South Louisiana Ethanol, LLC vs. Messer, et al

Filing 77

ORDER AND REASONS denying 12 Motion to Dismiss for Lack of Jurisdiction. Signed by Judge Ivan L.R. Lemelle. (ijg, )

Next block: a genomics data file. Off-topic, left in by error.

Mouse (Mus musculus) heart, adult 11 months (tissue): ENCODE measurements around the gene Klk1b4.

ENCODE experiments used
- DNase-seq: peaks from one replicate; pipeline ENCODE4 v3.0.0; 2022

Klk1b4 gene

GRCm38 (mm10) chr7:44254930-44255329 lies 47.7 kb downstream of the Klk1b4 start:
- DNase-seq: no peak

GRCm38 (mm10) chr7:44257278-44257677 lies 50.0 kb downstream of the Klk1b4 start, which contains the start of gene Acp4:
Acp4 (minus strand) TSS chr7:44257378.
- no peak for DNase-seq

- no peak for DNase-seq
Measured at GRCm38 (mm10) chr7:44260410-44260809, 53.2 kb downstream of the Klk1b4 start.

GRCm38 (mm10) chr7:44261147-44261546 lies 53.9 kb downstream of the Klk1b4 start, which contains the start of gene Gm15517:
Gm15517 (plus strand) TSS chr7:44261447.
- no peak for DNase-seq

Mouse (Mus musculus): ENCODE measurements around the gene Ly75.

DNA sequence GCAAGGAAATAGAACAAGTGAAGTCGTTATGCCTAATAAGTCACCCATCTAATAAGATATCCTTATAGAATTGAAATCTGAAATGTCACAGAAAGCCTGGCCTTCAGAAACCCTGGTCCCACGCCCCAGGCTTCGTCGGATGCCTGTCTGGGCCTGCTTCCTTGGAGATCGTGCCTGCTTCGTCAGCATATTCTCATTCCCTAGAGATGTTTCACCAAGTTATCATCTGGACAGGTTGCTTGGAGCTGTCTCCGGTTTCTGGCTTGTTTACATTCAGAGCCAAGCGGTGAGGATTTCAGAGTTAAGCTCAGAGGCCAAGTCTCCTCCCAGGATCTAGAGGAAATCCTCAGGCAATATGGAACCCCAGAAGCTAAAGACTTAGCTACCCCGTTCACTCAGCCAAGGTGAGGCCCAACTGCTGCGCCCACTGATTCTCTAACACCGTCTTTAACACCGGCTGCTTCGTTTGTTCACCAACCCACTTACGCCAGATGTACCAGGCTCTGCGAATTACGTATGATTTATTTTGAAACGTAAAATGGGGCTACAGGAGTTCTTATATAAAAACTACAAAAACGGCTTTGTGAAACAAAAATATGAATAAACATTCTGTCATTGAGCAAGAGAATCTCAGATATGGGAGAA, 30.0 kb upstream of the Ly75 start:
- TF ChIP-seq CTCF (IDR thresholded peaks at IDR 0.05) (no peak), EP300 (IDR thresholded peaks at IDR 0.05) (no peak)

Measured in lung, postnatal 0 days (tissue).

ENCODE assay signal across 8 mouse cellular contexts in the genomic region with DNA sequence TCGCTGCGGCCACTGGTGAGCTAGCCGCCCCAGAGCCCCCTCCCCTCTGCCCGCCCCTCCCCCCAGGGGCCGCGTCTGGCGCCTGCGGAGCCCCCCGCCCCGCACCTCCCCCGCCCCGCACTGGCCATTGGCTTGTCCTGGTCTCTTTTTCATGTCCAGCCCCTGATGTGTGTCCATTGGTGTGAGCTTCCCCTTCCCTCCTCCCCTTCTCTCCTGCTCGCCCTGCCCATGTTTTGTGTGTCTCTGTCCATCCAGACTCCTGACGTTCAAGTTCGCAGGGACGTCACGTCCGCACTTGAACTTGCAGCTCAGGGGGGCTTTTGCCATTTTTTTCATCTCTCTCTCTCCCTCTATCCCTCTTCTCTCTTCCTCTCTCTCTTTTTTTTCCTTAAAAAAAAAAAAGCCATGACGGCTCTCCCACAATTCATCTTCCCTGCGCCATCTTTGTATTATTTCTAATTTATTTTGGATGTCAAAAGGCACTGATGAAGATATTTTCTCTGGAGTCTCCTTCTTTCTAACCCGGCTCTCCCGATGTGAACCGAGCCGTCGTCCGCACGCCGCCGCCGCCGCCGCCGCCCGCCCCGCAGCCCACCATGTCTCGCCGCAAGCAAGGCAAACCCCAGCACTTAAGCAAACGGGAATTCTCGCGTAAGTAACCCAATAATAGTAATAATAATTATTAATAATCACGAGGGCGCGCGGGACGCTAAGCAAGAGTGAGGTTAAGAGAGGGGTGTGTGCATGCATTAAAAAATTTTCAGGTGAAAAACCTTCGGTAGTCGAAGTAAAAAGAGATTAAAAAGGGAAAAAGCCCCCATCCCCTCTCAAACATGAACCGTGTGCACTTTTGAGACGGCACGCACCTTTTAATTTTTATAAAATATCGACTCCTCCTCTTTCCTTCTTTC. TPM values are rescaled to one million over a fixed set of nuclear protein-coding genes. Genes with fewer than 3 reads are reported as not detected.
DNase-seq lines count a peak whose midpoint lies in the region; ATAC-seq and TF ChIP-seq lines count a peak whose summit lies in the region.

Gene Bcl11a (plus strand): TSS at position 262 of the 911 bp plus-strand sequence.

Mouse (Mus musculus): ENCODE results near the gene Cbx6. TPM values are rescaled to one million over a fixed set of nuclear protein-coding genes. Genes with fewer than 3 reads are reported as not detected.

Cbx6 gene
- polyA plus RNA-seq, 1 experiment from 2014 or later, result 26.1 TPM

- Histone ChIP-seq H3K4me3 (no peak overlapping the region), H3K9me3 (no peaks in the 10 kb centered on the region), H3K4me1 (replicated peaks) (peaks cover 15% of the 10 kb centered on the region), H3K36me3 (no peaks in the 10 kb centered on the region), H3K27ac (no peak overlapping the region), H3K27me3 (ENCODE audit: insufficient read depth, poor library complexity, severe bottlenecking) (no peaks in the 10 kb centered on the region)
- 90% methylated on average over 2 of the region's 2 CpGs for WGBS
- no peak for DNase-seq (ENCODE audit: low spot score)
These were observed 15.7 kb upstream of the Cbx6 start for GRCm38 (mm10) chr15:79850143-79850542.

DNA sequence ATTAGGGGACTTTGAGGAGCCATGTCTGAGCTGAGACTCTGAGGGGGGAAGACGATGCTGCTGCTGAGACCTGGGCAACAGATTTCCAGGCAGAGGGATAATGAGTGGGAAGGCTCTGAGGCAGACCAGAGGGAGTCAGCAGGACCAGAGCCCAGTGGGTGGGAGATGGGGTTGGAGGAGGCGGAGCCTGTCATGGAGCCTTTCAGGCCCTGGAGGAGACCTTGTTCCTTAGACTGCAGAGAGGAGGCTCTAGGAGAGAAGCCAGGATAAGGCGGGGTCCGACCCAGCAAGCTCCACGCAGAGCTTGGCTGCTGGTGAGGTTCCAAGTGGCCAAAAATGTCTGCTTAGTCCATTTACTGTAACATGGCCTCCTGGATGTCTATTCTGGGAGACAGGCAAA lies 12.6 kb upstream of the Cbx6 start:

UNITED STATES DISTRICT COURT EASTERN DISTRICT OF LOUISIANA SOUTH LOUISIANA ETHANOL, LLC CIVIL ACTION VERSUS NO. 12-00379 ERIC JACOB MESSER, ET AL SECTION “B”(4) ORDER AND REASONS Before the Court is Third Party Defendant ENGlobal, U.S., Inc.’s (“ENGlobal”) Motion to Dismiss the Third-Party Demand of 1 Fireman’s Fund Insurance Company(“Fireman’s Fund”) (Rec. Doc. No. 12), opposed by Fireman’s Fund.(Rec. Doc. No. 13). Accordingly, and for the reasons articulated below, IT IS ORDERED that Defendant’s Motion to Dismiss is DENIED. On August 25th, 2009, South Louisiana Ethanol, LLC (“SLE”) filed for Chapter 11 bankruptcy, followed by a ranking suit1 to determine the priority of its creditors. In the suit, ENGlobal Engineering, Inc. (“EEI”) and ENGlobal Construction Resources, Inc. (“ECR”)2, were both named as creditors, and on October 26th, 2010, the Court approved a settlement agreement resolving the claims of various creditors, including EEI and ECR (Rec. Doc. No. 13-3)3. Following the settlement, the Court also approved SLE’s disclosure statement (Rec. Doc. 403)4, which was served on EEI and ECR, and 1 Adversary Proceeding No. 09-01119. Instant Third Party Defendant, ENGlobal, is successor-ininterest to both EEI and ECR. 3 Also located in the record as Case No. 09-12676 (Rec. Doc. No. 235). 4 Case No. 09-12676. 2 confirmed SLE’s Chapter 11 Bankruptcy Plan (Rec. Doc. No. 13-1). On May 5th, 2011, after approval of the bankruptcy plan, SLE filed a complaint against Fireman’s Fund, insurer of Precision Combustion Technology, LLC (“PCT”), seeking reimbursement for insured losses on equipment owned by SLE that was allegedly misappropriated or abandoned by PCT. The complaint rests on SLE’s contracts for engineering work with EEI and ECR (now ENGlobal) and EEI and ECR’s subcontracts with PCT, which allegedly incorporated the terms of the original contracts between SLE, EEI, and ECR by reference. (Rec. Doc. No. 1).5 Consequently, Fireman’s Fund filed a third party complaint against ENGlobal, alleging that if Fireman’s Fund was liable to SLE, then Fireman’s Fund can seek recovery from ENGlobal through subrogation of the claim that SLE would have against EEI and ECR (now ENGlobal) under the original contract. ENGlobal has now filed the instant motion to dismiss the third party complaint. ENGlobal contends that this Court lacks subject matter jurisdiction to consider the third party claim because Fireman’s Fund lacks standing to assert the Third Party Demand. Specifically, ENGlobal argues that the claim Fireman’s Fund seeks to assert was not preserved in the confirmed bankruptcy plan. ENGlobal urges that SLE did not preserve the equipment misappropriation/conversion claim in the bankruptcy plan, and thus SLE does not have standing 5 Case No. 11-01039. 2 to bring the claim before the court. ENGlobal also urges that if the claim was not preserved by the bankruptcy plan, then it is now barred by the doctrine of res judicata and can no longer be brought. Secondly, ENGlobal asserts that, under the October 26th, 2011 settlement plan, SLE released ENGlobal from any further claims, eliminating the possibility of SLE preserving claims against ENGlobal in the bankruptcy plan. (Rec. Doc. No. 12-1 at 3). Fireman’s Fund contends that SLE’s claim against ENGlobal was preserved in the bankruptcy plan and that the settlement agreement between ENGlobal and SLE did not release ENGlobal from any claims. Therefore, Fireman’s Fund argues, there is a potential valid claim from SLE against ENGlobal that Fireman’s Fund can subrogate, giving Fireman’s Fund standing to make the Third Party Demand. I. Standard of Review Under Federal Rule of Civil Procedure 12(b)(1), if a district court lacks jurisdiction over the subject matter of a plaintiff’s claims, dismissal is required. Fed.R.Civ.P. 12(b)(1). In other words, “[a] case is properly dismissed for lack of subject matter jurisdiction when the court lacks the statutory or constitutional power to adjudicate the case.” Home Builders Ass’n of Mississippi, Inc. v. City of Madison, Miss., 143 F.3d 1006, 1010 (5th Cir. 1998). Standing is one element of the constitutional power to adjudicate a case, and is “based mainly on the case-or-controversy requirement found in Article 3 III of the United States Constitution.” National Hous. Exch. v. Villarrubia, No. 95-3745, 1997 U.S. Therefore, Dist. LEXIS “[s]ince 6350, at *9 plaintiff[s] (E.D. must La. satisfy May the 1, 1997). case or controversy requirement of Article III to properly invoke the court’s jurisdictional powers, standing must be resolved as a preliminary matter.” Lewis v. Knutson, 699 F.2d 230, 237 (5th Cir. 1983). A party seeking to invoke jurisdiction has the burden of proving its existence, so the burden is on the plaintiff to establish standing to bring the claim. Ramming v. United States, 281 F.3d 158, 161 (5th Cir. 2001). II. Preservation of SLE’s Claim Upon confirmation of a Chapter 11 Bankruptcy Plan, the debtor estate ceases to exist and therefore loses the ability to pursue claims that the estate possessed pre-confirmation. In re United Operating, L.L.C., 540 F.3d 351, 355 (5th Cir. 2008). An exception to this rule exists under 11 U.S.C. § 1123(b)(3), which allows a reorganized debtor to bring a claim that belonged to the preconfirmation debtor, provided that the claim was preserved in the confirmed bankruptcy plan. Id. “For a debtor to preserve a claim, the plan must expressly retain the right to pursue such actions.” Id. at 355 (internal quotation marks omitted). Furthermore, because the purpose of preserving claims is to give creditors notice of the estate’s potential benefits and liabilities, “[t]he reservation must be specific and unequivocal.” Id. A statement preserving a 4 claim need not, however, be as specific as to name particular defendants. “categorical Id. Rather, the reservations of Fifth Circuit claims” in has place approved of of itemized reservation of individual claims. Id. Additionally, courts may consider the contents of both the confirmed plan itself and the disclosure statement to determine if a claim has been preserved. Spicer v. Laguna Madre Oil and Gas, L.L.C. (In re Texas Wyoming Drilling, Inc.), 647 F.3d 547, 551(5th Cir. 2011). In the instant case, the relevant statements are listed in the “Preservation of Causes of Action” portion of SLE’s approved disclosure statement, preserving SLE’s rights to: ii). Prosecute and/or defend any claims of third parties who were custodians of SLE’s equipment or attachments thereto who may have damaged and/or sold these movables, without permission and consent of SLE. and vii). Causes of action relating to equipment formerly in possession or control of Precision Combustion Technology, LLC or Agrico. (Rec. Doc. No. 13-2 at 44). A plain reading of the disclosure statement reveals SLE has preserved a claim with regard to misappropriation or conversion of equipment. ENGlobal contends, however, that SLE did not preserve this claim against ENGlobal. ENGlobal’s argument fails for two reasons. First, the Bankruptcy Court has previously held that “the retention of rights [contained in the above quoted portion of the disclosure] was 5 sufficient to put SLE’s creditors on notice of the claims SLE planned to pursue” with regard to the same claim that ENGlobal has been brought into as a Third Party Defendant. (Rec. Doc. No. 75 at 4)6. The Court, therefore, has already determined that the “specific and unequivocal” requirement for claim preservation has been met with regard to the misappropriation/conversion of equipment claim. Second, in light of 5th Circuit precedent, there is no requirement for SLE to specify all defendants against whom the claim is preserved. E.g., In re United Operating, 540 F.3d at 355; In re Texas Wyoming Drilling, Inc., 647 F.3d at 551,552. ECI and ECR, as creditors of SLE, were served with the disclosure statement that contained a “specific and unequivocal” preservation of the equipment claim. The claim is therefore preserved, and the argument that the claim is not preserved with regard to ENGlobal as a specific defendant is inapposite. ENGlobal also contends that because SLE’s claim was not preserved in the bankruptcy plan and disclosure statement, the third party demand should be barred by the doctrine of res judicata. However, because this Court finds that the claims were preserved by the plan, the issue of Res Judicata in the instant case is moot. “Res judicata does not apply where a claim is expressly reserved by the litigant in the earlier bankruptcy 6 Case No. 11-1039. 6 proceeding.” Ries v. Paige (In re Paige), 610 F.3d 865, 875 (5th Cir. 2010) (quoting Browning v. Levy, 283 F.3d 761, 774 (6th Cir. 2002)). III. Release of ENGlobal ENGlobal also asserts that the disclosure statement can not be read to include a claim by SLE against ENGlobal, successor-ininterest to EEI and ECR, because SLE released EEI and ECR from any claims when all three parties participated in the September 21st, 2010 settlement agreement. The Order Approving and Enforcing Settlement Agreement contains a series of emails regarding the terms of the settlement agreement, and contains the following language on the release of specified claims: (1) “Englobal would relinquish any other claims against SLE.” (Rec. Doc. 235 at 6). (2) “The recovery of ENGlobal and its subsidiaries...would be capped or limited to $8,000,000 and ENGlobal would relinquish any other claim against SLE;” Id. at 7. (3) “J&C welding and IPT would agree that whatever recovery that was negotiated by ENGlobal and its subsidiaries would include their recovery and would relinquish all claims against SLE.” Id. (4) “ENGlobal will be responsible for resolving the claims of J&C Welding and IPT, out of the proceeds of ENGlobal’s recovery from the sale of assets. ENGlobal will not be responsible for the claims of Benchmark Broad USA, CNS, RB Ethanol or Whitney Bank.” 7 Id. at 10. A plain reading of the entirety of the settlement agreement, including the excerpts outlined above, reveals that there is no language releasing ENGlobal from claims. ENGlobal plainly released SLE, but there is no language in the document reciprocating that release. ENGlobal, therefore, offers no actual evidence that it has been released from claims. While the oddity of this result is obvious, and perhaps there was an intent to release SLE’s claim against ECI and ECR, that intent was not clearly and unambiguously expressed in the written documents above. Accordingly, and for the reasons articulated above, IT IS ORDERED that Defendant’s Motion to Dismiss is DENIED. New Orleans, Louisiana, this 25th day of June, 2012. ____________________________ UNITED STATES DISTRICT JUDGE 8